If council members opt for more punitive measures, like trying to end all outdoor water use, that $151 bill would become $488.61. The city warned that this option would have severe effects on 12 golf courses, Botanica, car washes and companies doing construction work.

There are no immediate plans to raise water rates for households that use little water outdoors, unless some measures reduce water use so much that it creates large shortfalls in the water department’s projected revenue.

Other recommendations to the council Tuesday included a public relations campaign to encourage Wichitans to voluntarily conserve water and a $5 million project to enhance the city’s Equus Beds well field in the Halstead area, drilling deeper pumps and replacing pumps to get more water out of the aquifer.

Taking more water from the Equus Beds would come at a steep price for the city’s antiquated water and sewer infrastructure: The $5 million plan to enhance the Equus Beds well field will be paid for from $6.5 million in additional water revenue generated last summer during the drought, spelling a quick end to the city’s plans to begin aggressively replacing and repairing water and sewer lines across the city.

“We would have money to do repair work, but not the money to emphasize replacements that we’ve been talking about the last 12 to 18 months,” City Manager Robert Layton said. “We have infrastructure problems. What we are talking to you about today are the best of bad options.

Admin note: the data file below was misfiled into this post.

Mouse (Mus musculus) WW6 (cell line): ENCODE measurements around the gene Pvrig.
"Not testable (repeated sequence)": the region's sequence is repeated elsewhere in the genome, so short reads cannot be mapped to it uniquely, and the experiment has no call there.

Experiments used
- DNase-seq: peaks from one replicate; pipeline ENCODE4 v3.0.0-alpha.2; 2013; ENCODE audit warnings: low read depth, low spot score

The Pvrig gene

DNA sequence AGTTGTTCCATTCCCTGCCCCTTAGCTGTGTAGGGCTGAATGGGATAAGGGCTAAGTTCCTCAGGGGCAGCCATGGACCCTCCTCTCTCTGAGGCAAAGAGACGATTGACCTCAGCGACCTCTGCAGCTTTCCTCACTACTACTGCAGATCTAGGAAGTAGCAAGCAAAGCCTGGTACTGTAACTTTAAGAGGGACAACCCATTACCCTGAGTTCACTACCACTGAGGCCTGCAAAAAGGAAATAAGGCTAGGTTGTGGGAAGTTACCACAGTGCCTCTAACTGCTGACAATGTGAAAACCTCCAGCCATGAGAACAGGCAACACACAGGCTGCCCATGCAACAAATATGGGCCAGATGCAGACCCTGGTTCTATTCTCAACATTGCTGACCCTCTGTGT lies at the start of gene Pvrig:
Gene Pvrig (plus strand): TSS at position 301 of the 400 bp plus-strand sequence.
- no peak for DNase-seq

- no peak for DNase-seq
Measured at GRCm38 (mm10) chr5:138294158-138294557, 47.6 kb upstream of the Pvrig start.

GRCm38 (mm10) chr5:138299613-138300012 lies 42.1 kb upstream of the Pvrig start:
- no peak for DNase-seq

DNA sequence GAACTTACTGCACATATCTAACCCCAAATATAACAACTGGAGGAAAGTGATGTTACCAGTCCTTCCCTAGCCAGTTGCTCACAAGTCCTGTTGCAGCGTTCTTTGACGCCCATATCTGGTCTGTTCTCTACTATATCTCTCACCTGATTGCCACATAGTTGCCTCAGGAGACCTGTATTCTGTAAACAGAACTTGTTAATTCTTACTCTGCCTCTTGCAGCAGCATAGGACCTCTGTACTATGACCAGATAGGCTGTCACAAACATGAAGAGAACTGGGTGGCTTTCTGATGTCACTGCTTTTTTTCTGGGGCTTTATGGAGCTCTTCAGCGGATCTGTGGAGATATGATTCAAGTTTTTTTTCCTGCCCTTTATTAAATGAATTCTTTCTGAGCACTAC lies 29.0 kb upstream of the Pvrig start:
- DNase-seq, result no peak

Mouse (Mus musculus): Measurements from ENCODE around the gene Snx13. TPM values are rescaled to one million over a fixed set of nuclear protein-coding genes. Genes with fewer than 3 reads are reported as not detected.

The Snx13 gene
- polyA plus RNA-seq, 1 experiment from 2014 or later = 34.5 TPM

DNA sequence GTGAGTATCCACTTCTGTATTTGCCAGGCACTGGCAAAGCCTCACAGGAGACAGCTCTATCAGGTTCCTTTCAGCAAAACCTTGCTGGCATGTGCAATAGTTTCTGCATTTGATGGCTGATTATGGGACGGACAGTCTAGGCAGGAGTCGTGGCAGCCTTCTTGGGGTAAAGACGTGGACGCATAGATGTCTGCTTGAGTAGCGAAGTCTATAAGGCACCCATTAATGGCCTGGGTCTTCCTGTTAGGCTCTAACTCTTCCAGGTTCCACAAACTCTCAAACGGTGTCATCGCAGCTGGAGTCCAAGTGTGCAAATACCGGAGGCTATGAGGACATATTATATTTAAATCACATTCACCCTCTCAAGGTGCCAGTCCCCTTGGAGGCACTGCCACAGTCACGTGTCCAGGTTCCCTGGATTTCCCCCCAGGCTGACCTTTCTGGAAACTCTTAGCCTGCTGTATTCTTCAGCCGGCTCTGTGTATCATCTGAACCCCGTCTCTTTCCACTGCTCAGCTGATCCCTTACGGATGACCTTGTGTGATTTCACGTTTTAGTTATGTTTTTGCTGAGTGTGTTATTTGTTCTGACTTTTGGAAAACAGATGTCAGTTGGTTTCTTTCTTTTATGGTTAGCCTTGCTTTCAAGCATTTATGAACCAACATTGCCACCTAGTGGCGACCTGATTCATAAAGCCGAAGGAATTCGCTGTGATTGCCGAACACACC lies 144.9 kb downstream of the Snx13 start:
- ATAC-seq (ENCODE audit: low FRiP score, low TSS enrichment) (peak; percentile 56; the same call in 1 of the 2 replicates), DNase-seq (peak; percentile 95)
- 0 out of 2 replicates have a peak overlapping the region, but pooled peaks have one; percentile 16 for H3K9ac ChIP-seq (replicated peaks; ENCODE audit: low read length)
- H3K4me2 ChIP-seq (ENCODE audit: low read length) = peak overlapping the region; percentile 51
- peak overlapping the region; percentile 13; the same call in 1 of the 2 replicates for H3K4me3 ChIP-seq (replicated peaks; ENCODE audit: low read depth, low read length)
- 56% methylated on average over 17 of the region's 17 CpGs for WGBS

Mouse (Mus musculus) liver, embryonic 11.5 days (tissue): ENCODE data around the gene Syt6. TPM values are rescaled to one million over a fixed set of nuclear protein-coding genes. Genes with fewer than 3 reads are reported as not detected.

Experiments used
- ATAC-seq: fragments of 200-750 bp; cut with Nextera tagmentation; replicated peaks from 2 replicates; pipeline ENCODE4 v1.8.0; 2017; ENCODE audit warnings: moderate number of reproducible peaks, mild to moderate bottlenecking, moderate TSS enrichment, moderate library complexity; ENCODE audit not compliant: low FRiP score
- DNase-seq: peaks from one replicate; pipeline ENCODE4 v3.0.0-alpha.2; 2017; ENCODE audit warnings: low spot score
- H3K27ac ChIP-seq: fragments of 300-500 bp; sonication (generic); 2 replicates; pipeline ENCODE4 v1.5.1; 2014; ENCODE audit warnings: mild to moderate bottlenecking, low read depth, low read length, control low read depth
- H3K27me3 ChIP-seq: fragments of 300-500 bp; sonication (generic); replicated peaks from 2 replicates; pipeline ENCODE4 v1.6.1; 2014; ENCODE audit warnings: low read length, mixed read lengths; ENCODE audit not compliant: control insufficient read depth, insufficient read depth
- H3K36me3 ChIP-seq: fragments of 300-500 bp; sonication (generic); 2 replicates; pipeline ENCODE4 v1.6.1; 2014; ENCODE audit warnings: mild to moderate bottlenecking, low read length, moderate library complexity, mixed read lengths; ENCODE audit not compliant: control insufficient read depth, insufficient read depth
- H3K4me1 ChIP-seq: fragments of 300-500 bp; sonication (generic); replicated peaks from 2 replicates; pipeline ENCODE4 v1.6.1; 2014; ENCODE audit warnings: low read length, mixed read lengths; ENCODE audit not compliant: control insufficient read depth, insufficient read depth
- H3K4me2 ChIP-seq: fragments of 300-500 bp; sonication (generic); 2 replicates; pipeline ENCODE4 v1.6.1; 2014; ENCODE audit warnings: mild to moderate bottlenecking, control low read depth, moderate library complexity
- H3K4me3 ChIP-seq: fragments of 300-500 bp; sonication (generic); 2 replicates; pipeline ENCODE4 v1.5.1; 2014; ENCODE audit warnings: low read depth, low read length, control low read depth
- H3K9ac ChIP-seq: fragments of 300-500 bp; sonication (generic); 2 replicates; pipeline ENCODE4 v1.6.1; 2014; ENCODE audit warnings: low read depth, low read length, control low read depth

“There’s no doubt this puts us further behind the eight ball,” the city manager said. “But I don’t have a good solution unless you’re talking further trimming the budget.”

Several long-term answers to the water shortage also were discussed, including a possible deal to take water from El Dorado Reservoir — where 25 years of adequate water supply exists — and pipe it to Wichita. Another option is a five-year project to build a desalinization plant to process groundwater too salty to use. The price tag for the plant is $200 million, but it could essentially double the amount of water available to the city.

Council member Jeff Longwell dubbed the rate hikes “punitive pricing,” an unnecessary move, he said, when the city is realizing an extra $6 million to $9 million a summer in water revenues from the drought and has not fully explored other alternatives to extend the life of its water supply.

But Vice Mayor Janet Miller said she wants to move forward with conservation measures.

“I guess I would have concern about any strategy we choose if we limit ourselves to only new supplies of water, and don’t take a serious look at ways to encourage people to reduce usage and conserve water,” Miller said.

Council member Paul Gray said he thought the punitive pricing schedule could drive city water customers to dig private water wells, creating further revenue problems for the water department.

“If we advance (rates) by 300 percent, those are the individuals who can afford that and they have alternatives,” he said. “If you’re spending $150 a month more for water, then you can afford to sink a well in your backyard to get your own irrigation.

“I do think at some point in time ... they will dissolve themselves from the (city’s water customer) pool by going with another option.”

Reach Bill Wilson at 316-268-6290 or bwilson@wichitaeagle.com.